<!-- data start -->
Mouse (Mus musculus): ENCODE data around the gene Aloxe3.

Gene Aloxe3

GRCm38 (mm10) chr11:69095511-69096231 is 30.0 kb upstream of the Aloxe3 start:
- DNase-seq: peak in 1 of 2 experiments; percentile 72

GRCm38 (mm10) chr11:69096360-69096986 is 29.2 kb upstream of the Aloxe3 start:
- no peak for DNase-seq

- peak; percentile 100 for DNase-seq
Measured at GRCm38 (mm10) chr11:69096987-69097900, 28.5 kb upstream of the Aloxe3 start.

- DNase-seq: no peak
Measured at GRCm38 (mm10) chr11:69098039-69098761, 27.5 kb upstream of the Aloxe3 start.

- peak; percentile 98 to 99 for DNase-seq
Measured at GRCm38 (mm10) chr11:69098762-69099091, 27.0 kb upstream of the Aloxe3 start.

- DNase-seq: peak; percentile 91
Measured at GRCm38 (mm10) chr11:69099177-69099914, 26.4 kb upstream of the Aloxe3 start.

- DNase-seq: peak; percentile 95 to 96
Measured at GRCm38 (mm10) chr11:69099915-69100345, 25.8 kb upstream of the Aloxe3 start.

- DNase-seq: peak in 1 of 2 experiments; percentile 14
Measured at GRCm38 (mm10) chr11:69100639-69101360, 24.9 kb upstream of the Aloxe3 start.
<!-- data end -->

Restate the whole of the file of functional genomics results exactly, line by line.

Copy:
Mouse (Mus musculus): ENCODE data around the gene Aloxe3.

Gene Aloxe3

GRCm38 (mm10) chr11:69095511-69096231 is 30.0 kb upstream of the Aloxe3 start:
- DNase-seq: peak in 1 of 2 experiments; percentile 72

GRCm38 (mm10) chr11:69096360-69096986 is 29.2 kb upstream of the Aloxe3 start:
- no peak for DNase-seq

- peak; percentile 100 for DNase-seq
Measured at GRCm38 (mm10) chr11:69096987-69097900, 28.5 kb upstream of the Aloxe3 start.

- DNase-seq: no peak
Measured at GRCm38 (mm10) chr11:69098039-69098761, 27.5 kb upstream of the Aloxe3 start.

- peak; percentile 98 to 99 for DNase-seq
Measured at GRCm38 (mm10) chr11:69098762-69099091, 27.0 kb upstream of the Aloxe3 start.

- DNase-seq: peak; percentile 91
Measured at GRCm38 (mm10) chr11:69099177-69099914, 26.4 kb upstream of the Aloxe3 start.

- DNase-seq: peak; percentile 95 to 96
Measured at GRCm38 (mm10) chr11:69099915-69100345, 25.8 kb upstream of the Aloxe3 start.

- DNase-seq: peak in 1 of 2 experiments; percentile 14
Measured at GRCm38 (mm10) chr11:69100639-69101360, 24.9 kb upstream of the Aloxe3 start.